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Window Header Heights?

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Today we have ceiling heights at 8' (not so much). 9'-4", 10', and more.

So what do you use as Top of Window Height?

In block homes I use a Block module height (divisible by 8")

8' wall get 6' 8"

9'-4" wall get 7'-4" or 8'

10' wall get 8' or (8'-8" rarely)

I usually stop at 8' for headers unless using a transom window or a staked combination of windows.

In frame walls you can do what you want but I usually stay with the above dimensions.

 

What do you use and why?

 

 

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Probably not much use to you, but here in the land of beige boxes everything (that I have dealt with) is either 80" or 84". Every now and then on a custom home with tall ceilings we will do 96" across the front elevation to match a large 96" door.

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Similar to Joey.  Those are standard door heights that most of the builders use.  

Custom built-up door and window units can be done at any height to work with interior and exterior balance.  Basement windows are often up at the sill plate level with headers built into the floor system.

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I use 82.5" for doors and windows unless the design and/or the manufacturer's spec's calls for something different.

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33 minutes ago, joey_martin said:

"Probably not much use to you, but here in the land of beige boxes"

 

Well said...

 

In Indy...everyone wants their home to look like their neighbors home.  :blink:

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Incredible, beige boxed. Wow!

 

Curt 82.5" no mater what ceiling height?  Block wall or frame, all the same?

 

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" I use 82.5" for doors and windows unless the design and/or the manufacturer's spec's calls for something different. "

 

Sometimes a customer will want something non typical so then I will move them accordingly.  If you look at some door manufacturer's specifications for RO's, that's a good place to start from for your header heights.  I have Jeld Wen entry doors and the height of those pre-framed units is about 82" ... which, if using 82.5" for the RO, you have 1/2" of wiggle room for shimming or squaring up if going in an opening that isn't so square (heaven forbid ... but it happens).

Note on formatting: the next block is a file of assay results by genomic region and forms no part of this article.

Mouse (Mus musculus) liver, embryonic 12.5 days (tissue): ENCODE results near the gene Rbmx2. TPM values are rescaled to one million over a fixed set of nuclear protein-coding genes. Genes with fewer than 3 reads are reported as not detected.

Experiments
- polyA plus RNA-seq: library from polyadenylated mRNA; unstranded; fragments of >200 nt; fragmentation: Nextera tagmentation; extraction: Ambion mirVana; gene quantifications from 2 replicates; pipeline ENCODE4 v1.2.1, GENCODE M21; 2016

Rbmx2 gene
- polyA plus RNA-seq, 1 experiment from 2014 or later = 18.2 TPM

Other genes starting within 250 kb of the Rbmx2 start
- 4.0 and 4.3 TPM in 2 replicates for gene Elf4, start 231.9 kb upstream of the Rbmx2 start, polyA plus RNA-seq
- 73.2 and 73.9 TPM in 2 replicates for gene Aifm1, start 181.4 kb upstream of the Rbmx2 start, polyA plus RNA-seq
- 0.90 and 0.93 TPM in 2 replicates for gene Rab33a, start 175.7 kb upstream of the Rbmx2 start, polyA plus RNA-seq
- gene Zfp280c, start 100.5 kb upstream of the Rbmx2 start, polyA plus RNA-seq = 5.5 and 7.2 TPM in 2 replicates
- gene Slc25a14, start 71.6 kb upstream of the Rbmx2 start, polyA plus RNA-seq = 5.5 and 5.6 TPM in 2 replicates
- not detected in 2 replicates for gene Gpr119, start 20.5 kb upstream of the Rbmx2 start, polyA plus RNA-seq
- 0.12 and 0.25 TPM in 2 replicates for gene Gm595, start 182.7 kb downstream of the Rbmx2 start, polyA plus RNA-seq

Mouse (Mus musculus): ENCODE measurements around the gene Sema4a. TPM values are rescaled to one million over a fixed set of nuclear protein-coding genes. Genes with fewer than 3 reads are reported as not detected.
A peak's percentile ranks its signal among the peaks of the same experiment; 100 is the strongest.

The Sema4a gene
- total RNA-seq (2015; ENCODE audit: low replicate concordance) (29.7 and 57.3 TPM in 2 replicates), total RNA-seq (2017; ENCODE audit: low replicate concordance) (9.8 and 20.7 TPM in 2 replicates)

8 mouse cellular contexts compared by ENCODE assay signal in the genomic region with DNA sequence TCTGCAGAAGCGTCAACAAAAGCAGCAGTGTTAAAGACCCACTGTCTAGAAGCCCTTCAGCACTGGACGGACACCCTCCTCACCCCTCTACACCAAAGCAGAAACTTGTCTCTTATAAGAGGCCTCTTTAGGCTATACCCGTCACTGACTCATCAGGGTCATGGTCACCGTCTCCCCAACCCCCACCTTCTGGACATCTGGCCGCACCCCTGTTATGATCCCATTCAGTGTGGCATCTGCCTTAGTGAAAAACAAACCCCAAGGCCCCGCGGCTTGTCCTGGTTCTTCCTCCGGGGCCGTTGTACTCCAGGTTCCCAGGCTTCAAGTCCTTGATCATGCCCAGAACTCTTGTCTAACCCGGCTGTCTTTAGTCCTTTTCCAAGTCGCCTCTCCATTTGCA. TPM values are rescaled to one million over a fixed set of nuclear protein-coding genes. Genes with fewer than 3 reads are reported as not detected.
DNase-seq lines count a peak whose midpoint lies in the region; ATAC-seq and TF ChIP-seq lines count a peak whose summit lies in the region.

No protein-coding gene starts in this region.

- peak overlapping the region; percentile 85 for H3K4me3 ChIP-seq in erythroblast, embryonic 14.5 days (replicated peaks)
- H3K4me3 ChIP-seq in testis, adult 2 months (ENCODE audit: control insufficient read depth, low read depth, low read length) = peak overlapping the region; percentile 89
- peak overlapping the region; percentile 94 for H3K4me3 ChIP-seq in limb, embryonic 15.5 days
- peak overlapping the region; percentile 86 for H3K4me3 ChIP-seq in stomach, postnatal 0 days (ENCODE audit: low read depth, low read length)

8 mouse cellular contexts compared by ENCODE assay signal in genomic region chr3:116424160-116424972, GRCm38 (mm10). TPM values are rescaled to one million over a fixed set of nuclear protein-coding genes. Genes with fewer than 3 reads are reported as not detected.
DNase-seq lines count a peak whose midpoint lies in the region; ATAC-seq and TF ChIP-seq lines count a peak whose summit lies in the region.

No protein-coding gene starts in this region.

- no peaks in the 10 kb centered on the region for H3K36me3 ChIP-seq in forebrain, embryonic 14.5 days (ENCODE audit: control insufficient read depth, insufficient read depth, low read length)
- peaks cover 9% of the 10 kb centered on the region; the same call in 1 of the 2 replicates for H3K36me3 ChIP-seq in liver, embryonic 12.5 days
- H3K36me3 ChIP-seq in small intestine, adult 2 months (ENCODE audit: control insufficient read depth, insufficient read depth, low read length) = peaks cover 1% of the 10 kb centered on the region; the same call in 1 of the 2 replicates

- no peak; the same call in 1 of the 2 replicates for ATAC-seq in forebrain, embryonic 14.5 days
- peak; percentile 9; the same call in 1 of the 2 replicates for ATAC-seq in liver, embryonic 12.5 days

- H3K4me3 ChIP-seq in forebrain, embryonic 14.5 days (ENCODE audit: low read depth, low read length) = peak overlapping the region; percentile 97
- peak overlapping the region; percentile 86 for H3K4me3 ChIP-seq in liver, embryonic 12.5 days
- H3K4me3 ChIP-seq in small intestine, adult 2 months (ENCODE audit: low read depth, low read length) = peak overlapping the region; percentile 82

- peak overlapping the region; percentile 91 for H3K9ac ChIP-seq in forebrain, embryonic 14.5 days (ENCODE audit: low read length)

Generally speaking, I like to keep the sight lines across the windows and doors more or less equal for most conventional home designs.  Anything different (shaped windows; windows in rooms with vaulted and cathedral ceilings, etc.) then you put the RO's where it makes most sense for the design.  For bedroom egress windows, depending on the window style and/or size, you may not have the flexibility to move the RO for your window headers very much.   

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I often see plans with a header mistake.  9' ceilings with 8' doors and they are calling out for a 12" glb header.  They are forgetting about the top plates and the RO requirements.

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I personally take a lot of things into consideration such as:

  • Wall heights
  • Ceiling heights
  • Ceiling shape
  • Room function
  • Which direction the wall is facing (north vs. south)
  • Whether or not there is a notable view from that particular window or wall
  • Whether or not their are privacy concerns
  • Heights of adjacent doors

 

All that being said, my default bottom-of-header height is 81-1/8" from subfloor.  This is based on an 8ft. wall (92-5/8" stud) with a 4x12 header and a 2x6 nailer underneath that header.  It just works out well for the way we frame and matches up pretty dern well with a standard 80" interior door.

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For me it's basically 8' ceilings 80" window and door height, 9" ceiling=96" window and door height. 10' ceilings =96" window and door heights. Interior doors can be 80" high no matter what the ceiling height is. It depends on the room. I never use any rough openings because as the design stage ,I have no idea who the manufacturer is of anything in the plan. and the builder will determine the price, and who that is, varies greatly. Sometimes even after permit, they still don't know. So I leave it generic.

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